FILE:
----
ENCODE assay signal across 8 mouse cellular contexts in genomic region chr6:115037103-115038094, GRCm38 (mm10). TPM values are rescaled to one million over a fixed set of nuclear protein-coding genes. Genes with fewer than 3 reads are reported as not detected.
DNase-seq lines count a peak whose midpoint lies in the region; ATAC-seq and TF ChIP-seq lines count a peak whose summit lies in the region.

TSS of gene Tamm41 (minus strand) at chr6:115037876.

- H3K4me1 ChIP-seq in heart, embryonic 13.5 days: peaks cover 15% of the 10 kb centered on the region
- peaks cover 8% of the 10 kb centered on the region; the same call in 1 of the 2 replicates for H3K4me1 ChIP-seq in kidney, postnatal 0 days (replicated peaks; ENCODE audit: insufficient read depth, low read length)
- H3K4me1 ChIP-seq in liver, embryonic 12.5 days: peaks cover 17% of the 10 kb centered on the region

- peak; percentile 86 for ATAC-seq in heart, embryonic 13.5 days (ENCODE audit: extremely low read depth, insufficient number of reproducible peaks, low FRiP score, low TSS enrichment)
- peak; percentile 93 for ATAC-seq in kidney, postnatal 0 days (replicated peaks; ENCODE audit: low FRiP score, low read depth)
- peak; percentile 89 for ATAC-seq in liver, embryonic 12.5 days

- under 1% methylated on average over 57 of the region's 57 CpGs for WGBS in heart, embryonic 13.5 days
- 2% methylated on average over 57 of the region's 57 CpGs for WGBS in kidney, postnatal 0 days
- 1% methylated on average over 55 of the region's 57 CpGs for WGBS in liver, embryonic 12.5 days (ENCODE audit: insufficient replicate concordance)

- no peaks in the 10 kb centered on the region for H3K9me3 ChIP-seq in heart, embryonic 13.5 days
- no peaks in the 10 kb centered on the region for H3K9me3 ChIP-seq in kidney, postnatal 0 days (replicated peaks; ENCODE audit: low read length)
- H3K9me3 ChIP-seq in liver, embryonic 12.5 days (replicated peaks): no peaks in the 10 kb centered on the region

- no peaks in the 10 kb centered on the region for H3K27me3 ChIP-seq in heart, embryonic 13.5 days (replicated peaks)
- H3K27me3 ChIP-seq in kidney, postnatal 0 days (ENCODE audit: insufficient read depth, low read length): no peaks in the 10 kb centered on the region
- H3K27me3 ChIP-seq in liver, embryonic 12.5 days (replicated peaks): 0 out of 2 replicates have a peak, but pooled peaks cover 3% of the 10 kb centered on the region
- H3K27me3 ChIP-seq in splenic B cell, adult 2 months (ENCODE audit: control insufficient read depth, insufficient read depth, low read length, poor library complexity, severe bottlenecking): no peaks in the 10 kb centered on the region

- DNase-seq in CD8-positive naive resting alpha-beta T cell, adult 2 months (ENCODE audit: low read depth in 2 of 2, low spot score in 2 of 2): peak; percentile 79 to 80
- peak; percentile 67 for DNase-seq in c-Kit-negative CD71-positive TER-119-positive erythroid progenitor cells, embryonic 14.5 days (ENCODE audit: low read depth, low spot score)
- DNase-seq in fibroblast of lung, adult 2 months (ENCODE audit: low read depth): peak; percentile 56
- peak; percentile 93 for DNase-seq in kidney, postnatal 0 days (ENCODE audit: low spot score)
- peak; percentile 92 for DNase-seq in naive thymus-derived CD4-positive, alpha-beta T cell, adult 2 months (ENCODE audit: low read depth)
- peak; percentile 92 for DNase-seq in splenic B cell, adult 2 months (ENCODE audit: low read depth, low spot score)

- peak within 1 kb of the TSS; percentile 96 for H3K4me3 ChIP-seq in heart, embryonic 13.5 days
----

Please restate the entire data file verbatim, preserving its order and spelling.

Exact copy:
ENCODE assay signal across 8 mouse cellular contexts in genomic region chr6:115037103-115038094, GRCm38 (mm10). TPM values are rescaled to one million over a fixed set of nuclear protein-coding genes. Genes with fewer than 3 reads are reported as not detected.
DNase-seq lines count a peak whose midpoint lies in the region; ATAC-seq and TF ChIP-seq lines count a peak whose summit lies in the region.

TSS of gene Tamm41 (minus strand) at chr6:115037876.

- H3K4me1 ChIP-seq in heart, embryonic 13.5 days: peaks cover 15% of the 10 kb centered on the region
- peaks cover 8% of the 10 kb centered on the region; the same call in 1 of the 2 replicates for H3K4me1 ChIP-seq in kidney, postnatal 0 days (replicated peaks; ENCODE audit: insufficient read depth, low read length)
- H3K4me1 ChIP-seq in liver, embryonic 12.5 days: peaks cover 17% of the 10 kb centered on the region

- peak; percentile 86 for ATAC-seq in heart, embryonic 13.5 days (ENCODE audit: extremely low read depth, insufficient number of reproducible peaks, low FRiP score, low TSS enrichment)
- peak; percentile 93 for ATAC-seq in kidney, postnatal 0 days (replicated peaks; ENCODE audit: low FRiP score, low read depth)
- peak; percentile 89 for ATAC-seq in liver, embryonic 12.5 days

- under 1% methylated on average over 57 of the region's 57 CpGs for WGBS in heart, embryonic 13.5 days
- 2% methylated on average over 57 of the region's 57 CpGs for WGBS in kidney, postnatal 0 days
- 1% methylated on average over 55 of the region's 57 CpGs for WGBS in liver, embryonic 12.5 days (ENCODE audit: insufficient replicate concordance)

- no peaks in the 10 kb centered on the region for H3K9me3 ChIP-seq in heart, embryonic 13.5 days
- no peaks in the 10 kb centered on the region for H3K9me3 ChIP-seq in kidney, postnatal 0 days (replicated peaks; ENCODE audit: low read length)
- H3K9me3 ChIP-seq in liver, embryonic 12.5 days (replicated peaks): no peaks in the 10 kb centered on the region

- no peaks in the 10 kb centered on the region for H3K27me3 ChIP-seq in heart, embryonic 13.5 days (replicated peaks)
- H3K27me3 ChIP-seq in kidney, postnatal 0 days (ENCODE audit: insufficient read depth, low read length): no peaks in the 10 kb centered on the region
- H3K27me3 ChIP-seq in liver, embryonic 12.5 days (replicated peaks): 0 out of 2 replicates have a peak, but pooled peaks cover 3% of the 10 kb centered on the region
- H3K27me3 ChIP-seq in splenic B cell, adult 2 months (ENCODE audit: control insufficient read depth, insufficient read depth, low read length, poor library complexity, severe bottlenecking): no peaks in the 10 kb centered on the region

- DNase-seq in CD8-positive naive resting alpha-beta T cell, adult 2 months (ENCODE audit: low read depth in 2 of 2, low spot score in 2 of 2): peak; percentile 79 to 80
- peak; percentile 67 for DNase-seq in c-Kit-negative CD71-positive TER-119-positive erythroid progenitor cells, embryonic 14.5 days (ENCODE audit: low read depth, low spot score)
- DNase-seq in fibroblast of lung, adult 2 months (ENCODE audit: low read depth): peak; percentile 56
- peak; percentile 93 for DNase-seq in kidney, postnatal 0 days (ENCODE audit: low spot score)
- peak; percentile 92 for DNase-seq in naive thymus-derived CD4-positive, alpha-beta T cell, adult 2 months (ENCODE audit: low read depth)
- peak; percentile 92 for DNase-seq in splenic B cell, adult 2 months (ENCODE audit: low read depth, low spot score)

- peak within 1 kb of the TSS; percentile 96 for H3K4me3 ChIP-seq in heart, embryonic 13.5 days